Leslie Marrs is Associate Professor of Flute at Drake University. Dr. Marrs has performed as a chamber musician from the nation's capital to New Delhi and Oxford, and has been featured as Soloist with the Bay View Festival Orchestra, University of North Carolina at Greensboro Orchestra, and the United States Army Field Band, and has been invited to perform at numerous National Flute Association conventions, including as a competition winner. As a winner of the NFA Dissertation Competition, she presented "Integrating Extended Techniques into Flute Pedagogy: A Resource Guide for Flutists, Teachers, and Composers" at the 2005 NFA convention in San Diego. Her article, "Rich Tone Production with Centered Pitch a la Whistle Tones" is published in The Woodwind Player's Cookbook: Creative Recipes for a Successful Performance.
Dr. Marrs's interest in contemporary music has led to performances of new music at the College Music Society annual conferences as a member of the CMS players. As a former board member and vice-president of the Baltimore Composers Forum, she premiered several works for composers in the Baltimore-Washington, D.C. area. She has also hosted her own radio show, Music from Marrs, for WHFC in Harford County, Maryland.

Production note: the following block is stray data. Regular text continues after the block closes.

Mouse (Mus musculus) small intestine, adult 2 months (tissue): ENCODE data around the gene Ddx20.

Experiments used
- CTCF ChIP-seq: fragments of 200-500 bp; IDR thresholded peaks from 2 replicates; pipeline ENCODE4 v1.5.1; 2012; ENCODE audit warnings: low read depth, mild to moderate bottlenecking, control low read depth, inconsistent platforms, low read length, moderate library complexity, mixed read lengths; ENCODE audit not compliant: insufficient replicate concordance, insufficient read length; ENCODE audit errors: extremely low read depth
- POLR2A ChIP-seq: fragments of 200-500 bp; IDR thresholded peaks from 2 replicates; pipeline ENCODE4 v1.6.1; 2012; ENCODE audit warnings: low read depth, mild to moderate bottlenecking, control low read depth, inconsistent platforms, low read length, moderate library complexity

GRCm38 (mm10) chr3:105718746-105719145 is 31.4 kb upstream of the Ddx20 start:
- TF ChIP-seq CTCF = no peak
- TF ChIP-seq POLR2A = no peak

Dr. Marrs earned her D.M.A. at the University of North Carolina at Greensboro, her M. M. from Florida State University and B. M. from Virginia Commonwealth University. Flute teachers include Mark Sparks, Charles DeLaney, Deborah Egekvist, Francile Bilyeu, and Tim Day. She performs in Dúo Pelliroja with Nancy Schneeloch-Bingham and has a critically acclaimed CD with guitar duo partner Robert Trent. She can be heard on James Brody's Background Count and on Robert Fruehwald: Music for Flutes and Guitar. The Flute Network says of the Fruehwald CD, "Flutist Marrs plays the flute, piccolo and alto flute with a sureness and ease belies the difficulties inherent in these pieces—and she brings them off with a great deal of flair and excitement. Her handling of high, delicate harmonics is extremely smooth and deft as are her treatment of key clicks, double stops, and tone bending glissandos that sound like a ‘fretless flute.’”